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By Adam Cutrone
“There’s been an awakening, have you felt it?”
This reviewer certainly did, alongside millions that were in attendance worldwide for the massively anticipated blockbuster behemoth, “Star Wars: The Force Awakens”. It’s one thing to be able to meet the extraordinary expectations of a notoriously fickle fan base, but this film truly earns the respect and heartfelt praise of the most hardened of Jedi’s warriors. Despite the blitzkrieg of marketing, advertising and merchandising, JJ Abrams’ “Star Wars” manages to fire through any and all franchise fatigue and launch us all back to 1977.
The iconic fanfare of John Williams Star Wars theme erupts as its bright yellow namesake appears over a bed of stars and a 400 capacity theater bursts with pure exuberance. From its very first moments, the film is so satisfyingly gripping, all due in part to its genuine sense of risk and danger and its pursuit of hope. Long gone are the storm troopers of yesteryear who are curiously incapable of shooting the broadside of a barn while standing six feet in front of it. Not only are the villains of “Force Awakens” dangerous, but they’re people. Real people with hopes, fears, aspirations and deadly skill.
There is no mistaking that this film just feels like a Star Wars movie purely by design. Abrams famously rejected the input of tumultuous Star Wars creator George Lucas in favor of a partnership with screenwriter Lawrence Kasdan, whom you viewers may know from a few projects he wrote including The Empire Strikes Back and The Return of the Jedi and Raiders of the Lost Ark, to name a few. The characters of this world are unique, complicated, imperfect and more often than not, surprisingly witty. In a world where villains are so purely menacing and unpredictable, it’s in its heroes that viewers can be grounded in a perfectly distilled sense of hope and camaraderie that only Star Wars can provide.
One of the most difficult aspects of reinvigorating a franchise as beloved and revered as the original Star Wars and its cast of characters is to introduce totally new ones. Taking a note from the very first trilogy of films in the late 70s, the weight of Abrams’ epic rests firmly and comfortably upon the shoulders of an almost entirely unknown cast of remarkably talented young actors and actresses. Abrams very consciously selected a cast that would leave as much Hollywood baggage at the door as possible. For instance, Tom Cruise is fantastic in the 2014’s “Edge of Tomorrow”. However, regardless of how strong his performance may be, viewers rarely lose sight of the fact that they’re watching Tom Cruise in “Edge of Tomorrow”. So without the familiarity and safety that comes along with Hollywood’s finest, what we are left with is a film made purely by its characters, not actors playing those characters.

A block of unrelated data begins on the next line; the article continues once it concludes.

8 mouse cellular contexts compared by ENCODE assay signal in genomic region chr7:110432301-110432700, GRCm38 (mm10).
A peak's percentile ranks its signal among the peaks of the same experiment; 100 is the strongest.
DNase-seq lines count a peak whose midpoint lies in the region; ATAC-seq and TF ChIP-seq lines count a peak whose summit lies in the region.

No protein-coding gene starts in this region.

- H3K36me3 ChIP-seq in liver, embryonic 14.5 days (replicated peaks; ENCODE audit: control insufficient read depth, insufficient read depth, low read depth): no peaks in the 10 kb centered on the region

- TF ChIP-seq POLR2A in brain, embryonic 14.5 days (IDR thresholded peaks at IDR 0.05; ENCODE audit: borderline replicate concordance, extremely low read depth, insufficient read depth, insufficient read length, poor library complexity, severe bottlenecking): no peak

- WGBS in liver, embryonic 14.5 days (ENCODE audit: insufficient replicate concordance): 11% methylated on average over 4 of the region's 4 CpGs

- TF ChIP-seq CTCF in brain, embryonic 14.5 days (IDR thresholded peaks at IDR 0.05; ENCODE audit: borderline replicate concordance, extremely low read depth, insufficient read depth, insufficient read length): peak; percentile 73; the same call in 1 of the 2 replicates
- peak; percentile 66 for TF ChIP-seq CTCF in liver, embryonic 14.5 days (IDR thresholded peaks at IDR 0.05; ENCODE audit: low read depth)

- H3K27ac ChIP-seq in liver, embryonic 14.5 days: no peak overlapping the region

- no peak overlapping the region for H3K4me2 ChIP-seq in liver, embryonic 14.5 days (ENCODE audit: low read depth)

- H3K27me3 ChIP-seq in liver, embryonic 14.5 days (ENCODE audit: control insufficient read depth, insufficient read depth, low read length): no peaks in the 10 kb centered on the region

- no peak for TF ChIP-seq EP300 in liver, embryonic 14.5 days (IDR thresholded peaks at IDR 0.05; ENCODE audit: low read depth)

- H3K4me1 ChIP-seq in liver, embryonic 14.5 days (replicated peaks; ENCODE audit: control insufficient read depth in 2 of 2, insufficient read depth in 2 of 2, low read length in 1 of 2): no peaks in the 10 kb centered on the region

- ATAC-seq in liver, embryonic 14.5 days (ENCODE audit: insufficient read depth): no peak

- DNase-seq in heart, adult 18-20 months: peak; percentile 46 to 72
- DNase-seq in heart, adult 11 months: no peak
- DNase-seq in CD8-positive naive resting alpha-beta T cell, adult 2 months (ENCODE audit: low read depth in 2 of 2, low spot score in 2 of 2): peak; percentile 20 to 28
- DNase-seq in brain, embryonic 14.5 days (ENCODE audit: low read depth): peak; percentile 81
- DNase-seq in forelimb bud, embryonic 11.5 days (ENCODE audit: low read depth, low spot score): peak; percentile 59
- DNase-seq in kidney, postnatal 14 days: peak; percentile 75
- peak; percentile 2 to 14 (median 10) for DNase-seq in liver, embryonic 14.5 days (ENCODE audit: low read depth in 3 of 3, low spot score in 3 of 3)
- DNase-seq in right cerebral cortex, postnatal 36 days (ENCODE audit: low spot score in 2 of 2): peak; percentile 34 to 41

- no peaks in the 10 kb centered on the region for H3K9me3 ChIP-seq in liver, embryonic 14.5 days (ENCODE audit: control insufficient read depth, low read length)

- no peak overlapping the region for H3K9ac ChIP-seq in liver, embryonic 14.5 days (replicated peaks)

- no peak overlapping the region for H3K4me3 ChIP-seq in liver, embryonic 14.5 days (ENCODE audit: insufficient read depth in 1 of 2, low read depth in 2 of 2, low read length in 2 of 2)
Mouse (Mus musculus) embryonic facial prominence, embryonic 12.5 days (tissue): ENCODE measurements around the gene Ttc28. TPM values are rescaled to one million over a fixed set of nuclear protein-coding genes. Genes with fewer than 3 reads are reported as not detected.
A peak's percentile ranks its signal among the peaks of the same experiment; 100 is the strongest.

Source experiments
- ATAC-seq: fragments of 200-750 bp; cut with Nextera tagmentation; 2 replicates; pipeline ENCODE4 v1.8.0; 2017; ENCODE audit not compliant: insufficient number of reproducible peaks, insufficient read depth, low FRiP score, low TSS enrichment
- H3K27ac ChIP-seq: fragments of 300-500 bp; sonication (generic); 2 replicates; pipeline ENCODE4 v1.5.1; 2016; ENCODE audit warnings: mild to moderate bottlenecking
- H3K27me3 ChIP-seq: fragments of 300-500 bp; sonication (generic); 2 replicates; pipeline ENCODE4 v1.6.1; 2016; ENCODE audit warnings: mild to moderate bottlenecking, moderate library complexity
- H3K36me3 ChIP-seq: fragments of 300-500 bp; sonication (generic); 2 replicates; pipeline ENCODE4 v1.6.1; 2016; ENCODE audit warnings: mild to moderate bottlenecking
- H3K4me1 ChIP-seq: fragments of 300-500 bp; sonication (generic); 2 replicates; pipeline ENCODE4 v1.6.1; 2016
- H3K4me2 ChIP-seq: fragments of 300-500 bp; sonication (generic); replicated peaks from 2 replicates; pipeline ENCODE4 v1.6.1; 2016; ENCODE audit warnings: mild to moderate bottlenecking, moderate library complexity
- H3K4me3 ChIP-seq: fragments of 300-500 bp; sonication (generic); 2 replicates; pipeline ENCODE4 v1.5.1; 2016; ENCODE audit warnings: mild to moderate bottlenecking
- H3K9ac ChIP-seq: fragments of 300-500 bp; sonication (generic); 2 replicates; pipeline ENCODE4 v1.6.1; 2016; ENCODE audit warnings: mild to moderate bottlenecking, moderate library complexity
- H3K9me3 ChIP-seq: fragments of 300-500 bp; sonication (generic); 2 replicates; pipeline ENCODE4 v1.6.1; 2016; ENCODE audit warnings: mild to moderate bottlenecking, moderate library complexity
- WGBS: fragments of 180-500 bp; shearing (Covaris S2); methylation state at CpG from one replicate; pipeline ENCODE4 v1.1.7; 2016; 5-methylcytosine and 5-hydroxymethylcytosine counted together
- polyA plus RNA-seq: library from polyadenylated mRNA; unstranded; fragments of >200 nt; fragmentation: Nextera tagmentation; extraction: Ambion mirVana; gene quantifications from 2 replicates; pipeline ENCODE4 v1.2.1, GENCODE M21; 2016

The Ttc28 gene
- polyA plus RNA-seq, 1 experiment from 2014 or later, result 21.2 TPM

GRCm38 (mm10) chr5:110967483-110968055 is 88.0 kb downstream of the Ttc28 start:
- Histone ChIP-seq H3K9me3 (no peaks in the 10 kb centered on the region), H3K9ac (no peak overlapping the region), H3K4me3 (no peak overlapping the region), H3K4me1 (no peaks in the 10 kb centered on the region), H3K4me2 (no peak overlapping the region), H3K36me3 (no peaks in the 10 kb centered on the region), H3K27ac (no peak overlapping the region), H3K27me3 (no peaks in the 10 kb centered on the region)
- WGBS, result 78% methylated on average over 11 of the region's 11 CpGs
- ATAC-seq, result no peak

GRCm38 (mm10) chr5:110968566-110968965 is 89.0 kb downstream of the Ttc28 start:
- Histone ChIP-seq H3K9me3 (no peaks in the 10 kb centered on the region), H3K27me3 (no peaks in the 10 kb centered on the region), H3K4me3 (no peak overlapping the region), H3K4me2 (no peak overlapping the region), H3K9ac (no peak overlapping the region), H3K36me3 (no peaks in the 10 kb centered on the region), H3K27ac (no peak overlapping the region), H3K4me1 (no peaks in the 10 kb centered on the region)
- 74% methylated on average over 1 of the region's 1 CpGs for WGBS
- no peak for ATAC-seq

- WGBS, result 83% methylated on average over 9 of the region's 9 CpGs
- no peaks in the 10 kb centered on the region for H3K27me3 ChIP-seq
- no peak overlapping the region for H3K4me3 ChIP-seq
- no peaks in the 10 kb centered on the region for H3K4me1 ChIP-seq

It’s in that youthful energy and refreshing diversity that Abrams’ “Force Awakens” shines brightest. Standout performances by the colorful ensemble include (and are in no way limited to); John Boyega’s infectious wit and earnestness; Daisy Ridley’s strength of will, athletic presence and warm vulnerability; Oscar Isaac’s perfect hair and impossible charm; Domhnall Gleeson’s scathing and venomous authority and without a doubt Adam Driver’s masterful performance of the film’s main villain, Kylo Ren, is absolutely incendiary. Behind a thick black mask, distorted voice and heavy cloak for much of the film, Driver’s sheer physicality and dynamism excites and compels for every second he’s on screen.
It must also be noted that as Han Solo, Harrison Ford excels in every aspect that you’d hope he would. It’s a testament to the ability of the affable scoundrel in the sincerity that’s Ford is able to pick up right where he left off 32 years ago, bickering with his smart-mouth fur-ball, Chewie, and fighting for the affection of now General Leia. It’s in Ford’s undeniable magnetism that our camaraderie with newer characters is forged and validated.
“Star Wars: The Force Awakens” is enormous in scope while remaining incredible intimate and heartfelt, never pandering and always exciting. In a film that could have crashed and burned in a million different ways over the course of its three year production schedule, it is an extraordinary feat to be able to succeed on such a unanimous level. Its two hour and sixteen minute run time will be gone in a flash and leave you anxiously awaiting your next journey to a galaxy far, far away.